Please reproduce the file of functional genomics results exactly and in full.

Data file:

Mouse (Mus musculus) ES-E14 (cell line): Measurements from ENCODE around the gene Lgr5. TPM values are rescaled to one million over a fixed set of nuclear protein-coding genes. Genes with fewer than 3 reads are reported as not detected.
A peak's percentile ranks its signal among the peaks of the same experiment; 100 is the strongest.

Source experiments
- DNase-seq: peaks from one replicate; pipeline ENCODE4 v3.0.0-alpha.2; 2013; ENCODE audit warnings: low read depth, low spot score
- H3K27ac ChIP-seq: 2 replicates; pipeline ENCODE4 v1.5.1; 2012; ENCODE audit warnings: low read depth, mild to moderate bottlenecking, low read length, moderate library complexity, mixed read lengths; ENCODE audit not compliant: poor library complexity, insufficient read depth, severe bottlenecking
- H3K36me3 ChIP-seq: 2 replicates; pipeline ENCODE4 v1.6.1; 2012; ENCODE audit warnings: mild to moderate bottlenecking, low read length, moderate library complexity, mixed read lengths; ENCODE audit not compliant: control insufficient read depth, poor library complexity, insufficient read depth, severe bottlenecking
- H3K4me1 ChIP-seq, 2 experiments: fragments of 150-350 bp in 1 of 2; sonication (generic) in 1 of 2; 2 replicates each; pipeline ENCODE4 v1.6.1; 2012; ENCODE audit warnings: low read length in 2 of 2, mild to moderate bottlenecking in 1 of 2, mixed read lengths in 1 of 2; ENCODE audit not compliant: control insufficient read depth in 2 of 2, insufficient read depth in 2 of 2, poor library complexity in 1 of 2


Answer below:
Mouse (Mus musculus) ES-E14 (cell line): Measurements from ENCODE around the gene Lgr5. TPM values are rescaled to one million over a fixed set of nuclear protein-coding genes. Genes with fewer than 3 reads are reported as not detected.
A peak's percentile ranks its signal among the peaks of the same experiment; 100 is the strongest.

Source experiments
- DNase-seq: peaks from one replicate; pipeline ENCODE4 v3.0.0-alpha.2; 2013; ENCODE audit warnings: low read depth, low spot score
- H3K27ac ChIP-seq: 2 replicates; pipeline ENCODE4 v1.5.1; 2012; ENCODE audit warnings: low read depth, mild to moderate bottlenecking, low read length, moderate library complexity, mixed read lengths; ENCODE audit not compliant: poor library complexity, insufficient read depth, severe bottlenecking
- H3K36me3 ChIP-seq: 2 replicates; pipeline ENCODE4 v1.6.1; 2012; ENCODE audit warnings: mild to moderate bottlenecking, low read length, moderate library complexity, mixed read lengths; ENCODE audit not compliant: control insufficient read depth, poor library complexity, insufficient read depth, severe bottlenecking
- H3K4me1 ChIP-seq, 2 experiments: fragments of 150-350 bp in 1 of 2; sonication (generic) in 1 of 2; 2 replicates each; pipeline ENCODE4 v1.6.1; 2012; ENCODE audit warnings: low read length in 2 of 2, mild to moderate bottlenecking in 1 of 2, mixed read lengths in 1 of 2; ENCODE audit not compliant: control insufficient read depth in 2 of 2, insufficient read depth in 2 of 2, poor library complexity in 1 of 2